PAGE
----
The Future of Water Quality Data
World Water Monitoring Day (now known as EarthEcho Water Challenge) is coming up on September 18th and droves of citizen scientists across the globe will head out to local waters to gain a snapshot of their water quality. If you are reading this blog, you may be one of the thousands of staff, volunteers, students, or researchers across the country who participate in World Water Monitoring Day or regularly monitor local streams, rivers, lakes, docks, or beaches.
There is a lot of monitoring happening, and World Water Monitoring day is just a drop in the bucket. Aside from various federal, state, and local government agencies, there are university researchers and educational programs. But by far the largest groups of monitors are the citizen or community scientists at thousands of nonprofit watershed organizations across the country.
With all this data being collected, you would think it would be easy to access good information about local water quality. But the question “How clean is my local creek?” is almost always difficult to answer. Our nation is a patchwork of regions, states, counties, communities, and watersheds where data is either adding up to accessible information, or it is not.
Why isn’t data more accessible to local communities? First, data needs to be collected, which is no small task. Many state agencies struggle to maintain monitoring budgets. Currently they rely on randomized sampling and statistics to assess waters. In fact, your local creek might only be sampled in a single location, once every few years, or perhaps it has never been sampled at all. That’s not going to give you much assurance if you’re wondering whether it’s safe to use the creek today.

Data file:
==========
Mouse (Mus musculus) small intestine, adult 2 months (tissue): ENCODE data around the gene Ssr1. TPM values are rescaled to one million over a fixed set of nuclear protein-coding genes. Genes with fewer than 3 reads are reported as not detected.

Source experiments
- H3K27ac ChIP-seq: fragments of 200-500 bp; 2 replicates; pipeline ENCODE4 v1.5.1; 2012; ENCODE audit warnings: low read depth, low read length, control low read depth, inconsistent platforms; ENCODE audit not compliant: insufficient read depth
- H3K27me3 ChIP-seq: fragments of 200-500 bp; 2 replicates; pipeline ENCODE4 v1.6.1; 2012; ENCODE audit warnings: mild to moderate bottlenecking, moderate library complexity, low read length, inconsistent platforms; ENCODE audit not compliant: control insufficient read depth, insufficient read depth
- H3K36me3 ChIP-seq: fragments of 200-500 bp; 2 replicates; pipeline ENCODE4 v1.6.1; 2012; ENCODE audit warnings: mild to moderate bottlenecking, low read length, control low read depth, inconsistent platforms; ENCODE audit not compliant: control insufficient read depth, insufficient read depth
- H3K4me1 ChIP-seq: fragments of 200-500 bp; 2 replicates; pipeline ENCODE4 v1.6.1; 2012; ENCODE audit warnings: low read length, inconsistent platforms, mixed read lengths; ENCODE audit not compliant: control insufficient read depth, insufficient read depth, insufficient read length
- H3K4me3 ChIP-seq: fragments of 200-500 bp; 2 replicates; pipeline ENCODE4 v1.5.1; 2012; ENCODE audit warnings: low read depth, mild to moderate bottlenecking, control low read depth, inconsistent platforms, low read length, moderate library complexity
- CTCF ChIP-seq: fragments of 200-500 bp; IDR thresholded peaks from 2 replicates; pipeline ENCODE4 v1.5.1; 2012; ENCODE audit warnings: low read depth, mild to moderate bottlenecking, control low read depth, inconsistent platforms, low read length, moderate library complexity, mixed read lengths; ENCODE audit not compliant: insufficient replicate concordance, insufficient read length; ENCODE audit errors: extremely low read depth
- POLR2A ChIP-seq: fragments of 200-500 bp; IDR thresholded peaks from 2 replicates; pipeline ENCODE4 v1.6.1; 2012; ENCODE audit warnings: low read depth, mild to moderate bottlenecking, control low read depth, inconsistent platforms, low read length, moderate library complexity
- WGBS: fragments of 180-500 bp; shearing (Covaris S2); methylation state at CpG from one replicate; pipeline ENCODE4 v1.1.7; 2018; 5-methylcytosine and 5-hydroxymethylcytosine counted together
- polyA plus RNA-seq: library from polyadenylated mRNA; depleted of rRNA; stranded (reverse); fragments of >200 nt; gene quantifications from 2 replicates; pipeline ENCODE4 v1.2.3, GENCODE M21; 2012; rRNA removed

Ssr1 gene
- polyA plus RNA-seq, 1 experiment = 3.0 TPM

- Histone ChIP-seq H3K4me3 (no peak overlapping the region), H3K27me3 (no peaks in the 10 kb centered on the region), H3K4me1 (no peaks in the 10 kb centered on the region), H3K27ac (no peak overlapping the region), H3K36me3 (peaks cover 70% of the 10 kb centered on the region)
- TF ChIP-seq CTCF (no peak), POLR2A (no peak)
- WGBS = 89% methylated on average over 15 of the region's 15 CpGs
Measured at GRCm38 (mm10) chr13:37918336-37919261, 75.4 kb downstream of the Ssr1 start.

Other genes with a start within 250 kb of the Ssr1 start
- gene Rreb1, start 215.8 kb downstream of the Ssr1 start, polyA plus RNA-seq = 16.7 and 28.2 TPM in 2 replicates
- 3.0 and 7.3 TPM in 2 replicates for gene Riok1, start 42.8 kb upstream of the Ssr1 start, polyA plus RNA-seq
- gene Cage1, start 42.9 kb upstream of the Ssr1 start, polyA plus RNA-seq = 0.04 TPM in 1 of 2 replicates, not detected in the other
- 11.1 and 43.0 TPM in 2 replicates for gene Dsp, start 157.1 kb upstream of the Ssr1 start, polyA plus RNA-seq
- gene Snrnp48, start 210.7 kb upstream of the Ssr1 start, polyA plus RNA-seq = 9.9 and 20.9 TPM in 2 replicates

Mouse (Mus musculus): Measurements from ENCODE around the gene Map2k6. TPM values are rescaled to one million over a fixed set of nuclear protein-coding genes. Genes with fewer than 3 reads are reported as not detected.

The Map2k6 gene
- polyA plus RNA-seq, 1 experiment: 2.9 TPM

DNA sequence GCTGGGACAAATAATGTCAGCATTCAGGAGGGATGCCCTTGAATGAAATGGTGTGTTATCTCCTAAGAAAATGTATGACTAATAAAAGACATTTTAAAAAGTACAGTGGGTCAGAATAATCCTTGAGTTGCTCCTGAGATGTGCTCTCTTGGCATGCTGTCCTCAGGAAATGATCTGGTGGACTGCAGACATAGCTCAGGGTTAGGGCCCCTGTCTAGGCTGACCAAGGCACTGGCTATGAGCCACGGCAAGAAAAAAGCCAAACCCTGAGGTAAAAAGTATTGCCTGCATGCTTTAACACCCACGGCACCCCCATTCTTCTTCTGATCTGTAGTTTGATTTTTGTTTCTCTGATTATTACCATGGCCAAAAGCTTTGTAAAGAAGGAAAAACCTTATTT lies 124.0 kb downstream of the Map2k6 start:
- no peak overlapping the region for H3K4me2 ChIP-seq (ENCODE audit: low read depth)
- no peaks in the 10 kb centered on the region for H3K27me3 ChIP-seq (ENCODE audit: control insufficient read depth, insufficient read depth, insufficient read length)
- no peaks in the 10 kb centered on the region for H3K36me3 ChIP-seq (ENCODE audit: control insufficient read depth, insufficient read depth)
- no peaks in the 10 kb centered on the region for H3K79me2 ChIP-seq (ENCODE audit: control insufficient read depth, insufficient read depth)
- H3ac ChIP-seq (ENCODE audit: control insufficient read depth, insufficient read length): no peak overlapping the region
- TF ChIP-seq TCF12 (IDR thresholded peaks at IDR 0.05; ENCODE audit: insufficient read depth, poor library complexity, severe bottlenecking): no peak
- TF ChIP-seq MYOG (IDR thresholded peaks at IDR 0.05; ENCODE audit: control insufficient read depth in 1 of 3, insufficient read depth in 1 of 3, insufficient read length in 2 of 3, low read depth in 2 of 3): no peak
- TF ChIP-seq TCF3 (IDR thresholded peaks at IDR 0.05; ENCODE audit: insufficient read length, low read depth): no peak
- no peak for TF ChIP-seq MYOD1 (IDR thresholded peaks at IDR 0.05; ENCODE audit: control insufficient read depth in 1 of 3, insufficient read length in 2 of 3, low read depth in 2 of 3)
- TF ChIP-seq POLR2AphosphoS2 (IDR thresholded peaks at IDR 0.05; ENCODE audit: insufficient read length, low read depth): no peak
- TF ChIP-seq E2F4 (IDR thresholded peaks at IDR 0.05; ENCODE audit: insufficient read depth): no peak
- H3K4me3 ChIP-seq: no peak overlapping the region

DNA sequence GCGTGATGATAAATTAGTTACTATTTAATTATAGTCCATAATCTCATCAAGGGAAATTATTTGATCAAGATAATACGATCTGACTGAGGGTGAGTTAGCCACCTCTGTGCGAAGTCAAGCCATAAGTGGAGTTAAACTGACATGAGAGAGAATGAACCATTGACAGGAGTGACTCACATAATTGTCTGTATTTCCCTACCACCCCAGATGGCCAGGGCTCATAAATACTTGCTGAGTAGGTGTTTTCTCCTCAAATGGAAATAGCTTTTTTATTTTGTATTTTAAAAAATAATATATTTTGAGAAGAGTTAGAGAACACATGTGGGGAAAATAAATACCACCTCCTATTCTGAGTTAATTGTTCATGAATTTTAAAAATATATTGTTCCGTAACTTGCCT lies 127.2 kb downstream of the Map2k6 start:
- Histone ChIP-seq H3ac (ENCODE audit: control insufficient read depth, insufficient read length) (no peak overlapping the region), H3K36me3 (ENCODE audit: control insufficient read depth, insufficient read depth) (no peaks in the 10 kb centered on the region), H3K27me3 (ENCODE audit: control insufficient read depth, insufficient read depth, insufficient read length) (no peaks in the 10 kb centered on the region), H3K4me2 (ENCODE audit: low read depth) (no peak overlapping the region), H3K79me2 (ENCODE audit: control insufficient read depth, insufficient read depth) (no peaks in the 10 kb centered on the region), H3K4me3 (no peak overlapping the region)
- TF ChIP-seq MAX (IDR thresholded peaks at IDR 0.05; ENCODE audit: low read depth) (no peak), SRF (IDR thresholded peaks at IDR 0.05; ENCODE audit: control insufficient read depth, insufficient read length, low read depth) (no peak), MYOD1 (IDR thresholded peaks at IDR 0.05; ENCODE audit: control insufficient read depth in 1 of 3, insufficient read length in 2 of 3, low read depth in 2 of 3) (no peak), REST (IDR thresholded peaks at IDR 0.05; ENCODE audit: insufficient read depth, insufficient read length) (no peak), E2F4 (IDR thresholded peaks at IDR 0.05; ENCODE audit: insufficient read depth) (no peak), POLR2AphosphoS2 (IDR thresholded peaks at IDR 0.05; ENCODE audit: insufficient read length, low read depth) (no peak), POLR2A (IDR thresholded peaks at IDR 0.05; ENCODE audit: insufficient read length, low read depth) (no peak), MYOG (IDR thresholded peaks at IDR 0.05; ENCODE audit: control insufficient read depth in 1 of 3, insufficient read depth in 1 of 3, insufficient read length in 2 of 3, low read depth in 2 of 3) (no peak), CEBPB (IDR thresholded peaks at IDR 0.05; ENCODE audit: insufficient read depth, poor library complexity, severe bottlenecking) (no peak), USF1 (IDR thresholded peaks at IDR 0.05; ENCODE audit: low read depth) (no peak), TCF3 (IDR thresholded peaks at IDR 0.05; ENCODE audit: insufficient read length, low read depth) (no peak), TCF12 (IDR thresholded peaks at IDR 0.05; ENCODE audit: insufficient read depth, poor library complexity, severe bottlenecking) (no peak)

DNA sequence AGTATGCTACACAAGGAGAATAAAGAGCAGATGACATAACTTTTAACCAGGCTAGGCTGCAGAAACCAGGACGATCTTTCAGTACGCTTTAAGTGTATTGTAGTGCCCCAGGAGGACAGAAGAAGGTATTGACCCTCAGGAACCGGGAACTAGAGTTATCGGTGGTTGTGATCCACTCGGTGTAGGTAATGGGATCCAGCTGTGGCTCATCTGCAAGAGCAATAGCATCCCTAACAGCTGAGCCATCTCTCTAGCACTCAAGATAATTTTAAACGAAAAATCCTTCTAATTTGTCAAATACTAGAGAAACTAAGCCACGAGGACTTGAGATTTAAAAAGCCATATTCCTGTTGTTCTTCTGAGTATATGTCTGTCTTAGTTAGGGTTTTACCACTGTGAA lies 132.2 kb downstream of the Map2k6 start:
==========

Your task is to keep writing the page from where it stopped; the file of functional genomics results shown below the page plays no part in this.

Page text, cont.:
When you consider boots and eyes on the ground, the number of locations and frequency of sampling, no government agency has the budget and staff to accomplish what volunteer monitors can. The citizen science community plays a critical role in measuring and conveying water-health data to the public and agency administrators.
Because of this, a number of states have invested in programs to train and equip volunteers to monitor and share data. In the best cases, that data informs regulatory processes and is made accessible to the public through dynamic websites. Where these types of resources don’t exist, you might find a sophisticated nonprofit that has been able to overcome these challenges on their own, providing beneficial information to their watershed’s community. Overall, though, the patchwork is mostly empty and the majority of data that is collected is not readily accessible.
In order for water data to become useful, it has to be collected, entered, managed, assessed, analyzed, visualized, and finally translated into accessible formats. Without a larger program for support, citizen monitoring programs are left to complete these often difficult technical challenges on their own. We see unrealistic job postings like this all the time: Wanted: Monitoring Coordinator Unicorn with science degree and 5 years experience in volunteer management, taxonomy, data management, R programming, GIS, event planning, boat operation, and CPR certified. Must be able to work for peanuts, housing provided (on boat).
Our framework for water monitoring needs to evolve and technologies exist to make that shift. In fact, thinking and acting as a connected network of data collectors has never been more important.
Technology is Changing Monitoring
In the 15 years that I have been monitoring streams and rivers, there have been some remarkable changes in how we gather data. Although I am nostalgic for the feel of waterproof paper, the wooden handle of a d-frame net, and a dry-rotted pair of hip waders, new technologies offer exciting solutions. River Network has been cataloguing some of the best new technologies and resources in our Science and Technical Resources Portal.